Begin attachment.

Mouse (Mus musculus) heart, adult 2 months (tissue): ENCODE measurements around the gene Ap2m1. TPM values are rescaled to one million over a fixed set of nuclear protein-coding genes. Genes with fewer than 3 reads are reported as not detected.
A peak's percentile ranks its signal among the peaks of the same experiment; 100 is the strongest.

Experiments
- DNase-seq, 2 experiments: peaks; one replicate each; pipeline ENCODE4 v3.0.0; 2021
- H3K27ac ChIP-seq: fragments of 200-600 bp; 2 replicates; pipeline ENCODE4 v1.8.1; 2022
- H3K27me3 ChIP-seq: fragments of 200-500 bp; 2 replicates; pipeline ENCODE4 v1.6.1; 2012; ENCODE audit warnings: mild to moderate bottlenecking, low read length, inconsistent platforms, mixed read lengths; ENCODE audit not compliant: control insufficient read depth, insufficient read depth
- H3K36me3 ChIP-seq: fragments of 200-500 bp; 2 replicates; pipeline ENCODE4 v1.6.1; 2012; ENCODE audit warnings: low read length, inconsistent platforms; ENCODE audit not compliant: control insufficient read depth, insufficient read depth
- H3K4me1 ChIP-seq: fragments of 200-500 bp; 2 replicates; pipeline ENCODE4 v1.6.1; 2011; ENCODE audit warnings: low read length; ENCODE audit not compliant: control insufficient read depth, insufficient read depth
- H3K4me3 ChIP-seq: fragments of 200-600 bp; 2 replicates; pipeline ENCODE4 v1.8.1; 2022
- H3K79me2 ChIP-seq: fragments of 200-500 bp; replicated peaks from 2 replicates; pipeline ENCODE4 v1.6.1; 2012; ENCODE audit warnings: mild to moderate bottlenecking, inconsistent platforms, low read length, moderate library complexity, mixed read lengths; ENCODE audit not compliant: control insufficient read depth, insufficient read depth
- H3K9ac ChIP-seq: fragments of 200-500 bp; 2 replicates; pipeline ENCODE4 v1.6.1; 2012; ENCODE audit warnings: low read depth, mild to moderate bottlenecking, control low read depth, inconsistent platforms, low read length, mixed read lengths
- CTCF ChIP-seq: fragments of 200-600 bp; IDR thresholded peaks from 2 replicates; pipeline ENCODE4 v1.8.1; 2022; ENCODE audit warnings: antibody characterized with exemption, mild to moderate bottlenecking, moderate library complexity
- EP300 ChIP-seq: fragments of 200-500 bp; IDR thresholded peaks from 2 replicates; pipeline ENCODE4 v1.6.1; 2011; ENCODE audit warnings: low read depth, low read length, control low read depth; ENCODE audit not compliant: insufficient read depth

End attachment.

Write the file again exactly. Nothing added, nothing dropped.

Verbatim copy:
Mouse (Mus musculus) heart, adult 2 months (tissue): ENCODE measurements around the gene Ap2m1. TPM values are rescaled to one million over a fixed set of nuclear protein-coding genes. Genes with fewer than 3 reads are reported as not detected.
A peak's percentile ranks its signal among the peaks of the same experiment; 100 is the strongest.

Experiments
- DNase-seq, 2 experiments: peaks; one replicate each; pipeline ENCODE4 v3.0.0; 2021
- H3K27ac ChIP-seq: fragments of 200-600 bp; 2 replicates; pipeline ENCODE4 v1.8.1; 2022
- H3K27me3 ChIP-seq: fragments of 200-500 bp; 2 replicates; pipeline ENCODE4 v1.6.1; 2012; ENCODE audit warnings: mild to moderate bottlenecking, low read length, inconsistent platforms, mixed read lengths; ENCODE audit not compliant: control insufficient read depth, insufficient read depth
- H3K36me3 ChIP-seq: fragments of 200-500 bp; 2 replicates; pipeline ENCODE4 v1.6.1; 2012; ENCODE audit warnings: low read length, inconsistent platforms; ENCODE audit not compliant: control insufficient read depth, insufficient read depth
- H3K4me1 ChIP-seq: fragments of 200-500 bp; 2 replicates; pipeline ENCODE4 v1.6.1; 2011; ENCODE audit warnings: low read length; ENCODE audit not compliant: control insufficient read depth, insufficient read depth
- H3K4me3 ChIP-seq: fragments of 200-600 bp; 2 replicates; pipeline ENCODE4 v1.8.1; 2022
- H3K79me2 ChIP-seq: fragments of 200-500 bp; replicated peaks from 2 replicates; pipeline ENCODE4 v1.6.1; 2012; ENCODE audit warnings: mild to moderate bottlenecking, inconsistent platforms, low read length, moderate library complexity, mixed read lengths; ENCODE audit not compliant: control insufficient read depth, insufficient read depth
- H3K9ac ChIP-seq: fragments of 200-500 bp; 2 replicates; pipeline ENCODE4 v1.6.1; 2012; ENCODE audit warnings: low read depth, mild to moderate bottlenecking, control low read depth, inconsistent platforms, low read length, mixed read lengths
- CTCF ChIP-seq: fragments of 200-600 bp; IDR thresholded peaks from 2 replicates; pipeline ENCODE4 v1.8.1; 2022; ENCODE audit warnings: antibody characterized with exemption, mild to moderate bottlenecking, moderate library complexity
- EP300 ChIP-seq: fragments of 200-500 bp; IDR thresholded peaks from 2 replicates; pipeline ENCODE4 v1.6.1; 2011; ENCODE audit warnings: low read depth, low read length, control low read depth; ENCODE audit not compliant: insufficient read depth